The Obama administration’s health- care overhaul survived a federal court challenge in Virginia by a Christian college.
The suit, brought by Liberty University and five individuals, claimed the health-care reform law didn’t protect against mandatory insurance payments being used to fund abortion coverage. Their claim that the law is unconstitutional was rejected yesterday by a judge in Lynchburg.
“Plaintiffs fail to allege how any payments required under the act, whether fines, fees, taxes, or the cost of the policy, would be used to fund abortion,” U.S. District Judge Norman Moon wrote in his ruling. “The challenged provisions of the act are well within Congress’s authority under the Commerce Clause” of the U.S. Constitution, he said in a 54-page decision.
The case is one of several challenges to the health-care act, including a lawsuit filed in Florida federal court by 20 states. A separate action filed by Virginia Attorney General Kenneth Cuccinelli is before a federal judge in Richmond.
A federal judge in Michigan upheld the constitutionality of the health-care overhaul in October, rejecting an argument by a self-described Christian law center in the first court victory for the new law.
U.S. District Judge Roger Vinson in Pensacola, Florida, in October ruled that the 20-state challenge could go forward after finding that the U.S. government’s expansion of power is “simply without prior precedent.” He is scheduled to hear further argument on Dec. 16.
‘We Are Confident’
“In the weeks ahead there will be additional court cases examining this matter and the health reform law,” Stephanie Cutter, assistant to Obama for special projects, said yesterday in a blog posted on the White House website. “We can’t predict the outcome of each case, but we are confident that we will ultimately prevail in court.”
Liberty University and the other plaintiffs will appeal, their attorney, Mathew D. Staver, said in telephone interview. “This is only a bump in the road.”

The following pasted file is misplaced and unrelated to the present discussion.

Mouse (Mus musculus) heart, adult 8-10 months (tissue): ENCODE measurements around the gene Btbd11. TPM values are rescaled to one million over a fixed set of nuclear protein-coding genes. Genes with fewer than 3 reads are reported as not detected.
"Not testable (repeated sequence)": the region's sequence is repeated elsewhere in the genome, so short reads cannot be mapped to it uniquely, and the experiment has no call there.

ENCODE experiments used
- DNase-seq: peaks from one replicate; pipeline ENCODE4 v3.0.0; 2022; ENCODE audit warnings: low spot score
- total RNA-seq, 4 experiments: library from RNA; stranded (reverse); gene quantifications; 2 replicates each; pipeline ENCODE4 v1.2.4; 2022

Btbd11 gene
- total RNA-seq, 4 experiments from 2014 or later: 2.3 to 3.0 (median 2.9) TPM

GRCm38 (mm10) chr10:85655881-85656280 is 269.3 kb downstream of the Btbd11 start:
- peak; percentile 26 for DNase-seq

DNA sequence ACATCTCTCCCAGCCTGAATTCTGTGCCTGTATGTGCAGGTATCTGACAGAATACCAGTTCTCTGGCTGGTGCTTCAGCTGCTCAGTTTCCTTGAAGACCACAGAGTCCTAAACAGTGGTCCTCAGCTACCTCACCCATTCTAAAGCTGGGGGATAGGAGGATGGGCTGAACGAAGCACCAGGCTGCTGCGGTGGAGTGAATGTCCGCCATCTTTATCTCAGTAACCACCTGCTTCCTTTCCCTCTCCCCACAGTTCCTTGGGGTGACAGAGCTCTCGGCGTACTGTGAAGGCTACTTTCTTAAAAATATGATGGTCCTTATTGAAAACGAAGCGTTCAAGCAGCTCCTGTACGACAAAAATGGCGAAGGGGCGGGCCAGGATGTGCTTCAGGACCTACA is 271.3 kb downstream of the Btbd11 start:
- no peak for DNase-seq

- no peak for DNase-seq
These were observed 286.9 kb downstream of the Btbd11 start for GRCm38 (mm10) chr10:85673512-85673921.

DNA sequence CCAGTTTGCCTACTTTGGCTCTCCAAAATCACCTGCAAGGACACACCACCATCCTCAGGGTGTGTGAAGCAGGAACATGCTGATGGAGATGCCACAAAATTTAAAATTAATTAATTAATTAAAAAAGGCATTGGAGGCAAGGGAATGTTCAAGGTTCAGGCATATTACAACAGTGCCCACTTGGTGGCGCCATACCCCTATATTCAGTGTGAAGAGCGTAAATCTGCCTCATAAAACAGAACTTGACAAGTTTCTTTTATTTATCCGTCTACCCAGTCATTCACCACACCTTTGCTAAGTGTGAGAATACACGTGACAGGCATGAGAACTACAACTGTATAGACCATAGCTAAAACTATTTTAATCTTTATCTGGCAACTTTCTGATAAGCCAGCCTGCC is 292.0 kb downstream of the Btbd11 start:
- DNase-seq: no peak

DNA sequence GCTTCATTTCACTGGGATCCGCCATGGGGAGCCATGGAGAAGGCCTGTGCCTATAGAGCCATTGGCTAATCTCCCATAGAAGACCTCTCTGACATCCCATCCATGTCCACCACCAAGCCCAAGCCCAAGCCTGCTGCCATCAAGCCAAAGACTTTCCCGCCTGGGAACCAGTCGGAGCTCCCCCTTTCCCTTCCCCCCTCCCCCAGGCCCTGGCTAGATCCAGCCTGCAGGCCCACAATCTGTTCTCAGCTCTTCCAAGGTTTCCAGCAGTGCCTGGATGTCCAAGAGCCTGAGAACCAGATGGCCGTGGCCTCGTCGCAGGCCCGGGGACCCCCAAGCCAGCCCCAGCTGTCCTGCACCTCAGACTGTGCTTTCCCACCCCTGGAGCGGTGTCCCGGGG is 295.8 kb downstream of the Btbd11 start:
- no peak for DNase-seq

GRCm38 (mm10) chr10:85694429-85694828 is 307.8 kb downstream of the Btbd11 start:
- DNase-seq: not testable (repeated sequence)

“I am confident that the federal health-care law will eventually be struck down on appeal because it is unconstitutional,” he said in an e-mailed statement. “Congress does not have the authority to force every American to purchase a particular kind of health insurance product.”
Freedom of Religion
Liberty University, which is located in Lynchburg, and the other plaintiffs sued in March, alleging that provisions of the act violated their rights of freedom of religion, association and equal protection, citing requirements for purchasing health insurance by individuals or providing such benefits by employers.
The law violates the Constitution because it “mandates that plaintiffs and other individuals and employers participate in interstate commerce by purchasing health insurance coverage for themselves and/or their employees without regard for financial, economic, social, religious or cultural considerations,” Liberty University said in its complaint.
“The individual coverage requirement is a valid exercise of federal power,” Moon said yesterday. Requiring employers to offer a minimum level of health insurance is similar to laws mandating a minimum wage, he said.
“The judge’s ruling today only underscores the importance of the law’s individual responsibility provision,” Cutter said yesterday. “In order to make health care affordable and available for all, the Act regulates how to pay for medical services.”
The case is Liberty University v. Geithner, 6:10-cv-00015, U.S. District Court, Western District of Virginia (Lynchburg).
To contact the editor responsible for this story: David E. Rovella at firstname.lastname@example.org.